Idaho's state Land Board is holding a special meeting this morning, and the sole item on the agenda is assignment of the lease for Tamarack Resort. The board's currently in a closed executive session, but must reconvene in open session to make any decision. The assignment of the lease to a new ownership group dubbed New TRAC could be a turning point for the financially troubled ski resort near Donnelly; operators hope to run the ski lifts seven days a week in the upcoming season, rather than just four. Click below for a full report from AP reporter Keith Ridler.
The reason for the special meeting: The lease assignment otherwise would have been considered at the next regular Land Board meeting on Oct. 28, but New TRAC said that wouldn't give it the time it needs to gear up for the upcoming ski season, including hiring, marketing, pre-season pass sales, and brush-cutting and building and chairlift maintenance on the mountain. The resort expects to hire 150 to 160 people for the ski season, New TRAC project manager David Papiez told the Land Board in a Sept. 18 letter, and needs to get started now; that's 30 to 40 more employees than it had when the lifts ran only four days a week.
Idaho Land Board considers Tamarack ski area lease
KEITH RIDLER, Associated Press
BOISE, Idaho (AP) — Battered and bruised Tamarack Resort could take a significant step this week toward a clearer financial picture and getting on track to being the kind of four-season destination playground early planners once envisioned.
True, a high-speed chairlift was ripped out for nonpayment, the marketing budget dropped from seven to six figures, and plans to draw international travelers shrunk to enticing locals within 100 miles.
But a turning point is possible Thursday when the Idaho Land Board decides whether to transfer a 2,100-acre lease to a company called New TRAC that emerged after a sheriff's sale last spring. For that transfer to happen, a majority of the five-member board will have to be persuaded at the special meeting requested by New TRAC that the company can afford about $278,000 annually to use the land on which the ski area is built.
The company, state officials said, wants to make sure it has the lease in hand before it moves ahead with opening the ski area and incurring expenses. The company also wants to address potential problems or defaults caused by its predecessor, Tamarack Resort LLC.
New TRAC was formed by Credit Suisse, which completed a credit bid at the March 10 sheriff's sale to own three big sections of the resort, including the ski areas. A consortium led by Zurich-based Credit Suisse is owed more than $300 million for Tamarack, which is north of Boise.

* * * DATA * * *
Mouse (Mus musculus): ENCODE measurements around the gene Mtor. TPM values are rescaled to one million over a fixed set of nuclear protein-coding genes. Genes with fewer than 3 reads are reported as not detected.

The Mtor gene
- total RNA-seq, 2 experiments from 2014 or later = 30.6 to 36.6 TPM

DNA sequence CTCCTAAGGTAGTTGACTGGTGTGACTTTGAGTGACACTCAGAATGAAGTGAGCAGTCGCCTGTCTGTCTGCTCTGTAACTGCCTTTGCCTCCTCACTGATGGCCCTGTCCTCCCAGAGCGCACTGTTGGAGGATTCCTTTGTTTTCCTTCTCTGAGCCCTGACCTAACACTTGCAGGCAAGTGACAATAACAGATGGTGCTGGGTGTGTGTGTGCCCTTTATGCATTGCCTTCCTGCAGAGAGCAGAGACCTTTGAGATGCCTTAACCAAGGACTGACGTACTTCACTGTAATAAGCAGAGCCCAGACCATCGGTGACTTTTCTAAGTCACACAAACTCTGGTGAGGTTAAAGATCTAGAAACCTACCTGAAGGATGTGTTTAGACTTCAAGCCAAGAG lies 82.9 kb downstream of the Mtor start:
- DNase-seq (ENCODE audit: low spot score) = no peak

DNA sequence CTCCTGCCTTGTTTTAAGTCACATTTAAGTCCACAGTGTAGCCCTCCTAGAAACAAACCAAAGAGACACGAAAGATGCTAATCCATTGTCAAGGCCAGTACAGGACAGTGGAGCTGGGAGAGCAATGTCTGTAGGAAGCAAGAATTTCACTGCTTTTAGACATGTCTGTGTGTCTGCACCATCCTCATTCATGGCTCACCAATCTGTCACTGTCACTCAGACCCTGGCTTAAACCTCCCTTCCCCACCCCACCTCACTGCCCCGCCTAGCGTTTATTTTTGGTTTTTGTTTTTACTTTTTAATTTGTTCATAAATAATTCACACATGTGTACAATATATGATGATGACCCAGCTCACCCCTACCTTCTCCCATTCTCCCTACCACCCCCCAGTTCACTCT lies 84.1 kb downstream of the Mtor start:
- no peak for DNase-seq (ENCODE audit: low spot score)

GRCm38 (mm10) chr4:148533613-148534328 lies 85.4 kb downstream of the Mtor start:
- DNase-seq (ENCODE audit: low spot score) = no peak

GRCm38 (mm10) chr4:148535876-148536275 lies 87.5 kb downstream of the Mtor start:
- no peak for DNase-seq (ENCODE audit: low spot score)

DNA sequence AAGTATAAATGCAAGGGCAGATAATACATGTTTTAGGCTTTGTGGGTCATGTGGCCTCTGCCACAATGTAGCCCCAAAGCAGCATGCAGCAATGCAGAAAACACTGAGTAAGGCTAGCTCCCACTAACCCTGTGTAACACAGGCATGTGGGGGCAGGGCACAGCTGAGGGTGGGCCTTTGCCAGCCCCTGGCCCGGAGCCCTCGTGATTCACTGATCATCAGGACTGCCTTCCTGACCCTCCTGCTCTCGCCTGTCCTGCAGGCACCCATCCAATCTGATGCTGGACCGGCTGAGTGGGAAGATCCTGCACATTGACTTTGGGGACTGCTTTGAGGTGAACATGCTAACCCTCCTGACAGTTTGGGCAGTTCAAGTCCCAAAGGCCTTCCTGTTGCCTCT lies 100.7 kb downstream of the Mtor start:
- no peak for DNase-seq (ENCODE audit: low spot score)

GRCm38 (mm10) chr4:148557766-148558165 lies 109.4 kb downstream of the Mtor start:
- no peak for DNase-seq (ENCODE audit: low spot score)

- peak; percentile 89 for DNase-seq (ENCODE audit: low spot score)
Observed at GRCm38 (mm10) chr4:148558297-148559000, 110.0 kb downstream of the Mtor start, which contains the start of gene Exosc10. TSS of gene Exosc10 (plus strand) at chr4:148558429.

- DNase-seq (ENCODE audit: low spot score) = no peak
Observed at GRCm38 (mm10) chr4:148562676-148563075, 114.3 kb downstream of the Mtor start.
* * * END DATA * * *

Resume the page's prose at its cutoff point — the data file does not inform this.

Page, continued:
Patrick Hodges of the Idaho Department of Lands said he doesn't anticipate problems with the lease being approved. "I think the state would like to see Tamarack operated as a ski area, and as long as New TRAC can perform on that level, the land board will approve it," he said.
The lease represents one of the state's more lucrative deals, and it is far more than the $80,000 annually state officials estimate the land would generate if it reverted to timber harvest.
Tim Flaherty, executive director of the Tamarack Municipal Association, said the lease would be another step toward firmer financial footing for the resort in the post-bankruptcy years following the Great Recession.
Besides New TRAC, three other entities own parts of the resort. Eventually, Flaherty said, given sound finances, deals could be made to bring the resort under one owner. The municipal association, formed near the resort's start to run the place, is continuing to run much of the resort under New TRAC, Flaherty said.
The association in recent years has been operating just to break even while keeping the facilities maintained. But that's starting to change, Flaherty said, an indication being that the ski area will operate seven days a week this winter rather than four as in years past.
"We're certainly not out of the woods yet. But it's looking much better than it did several years ago," he said.
The municipal association employs about 45 people in the summer and 130 in the winter when it operates the ski area.
The resort also has 370 homeowners with about 400 deeded properties. Most of the properties are rentals for vacationers, but Flaherty estimated that about 10 to 15 percent of the owners are full-time residents at Tamarack.
Copyright 2014 The Associated Press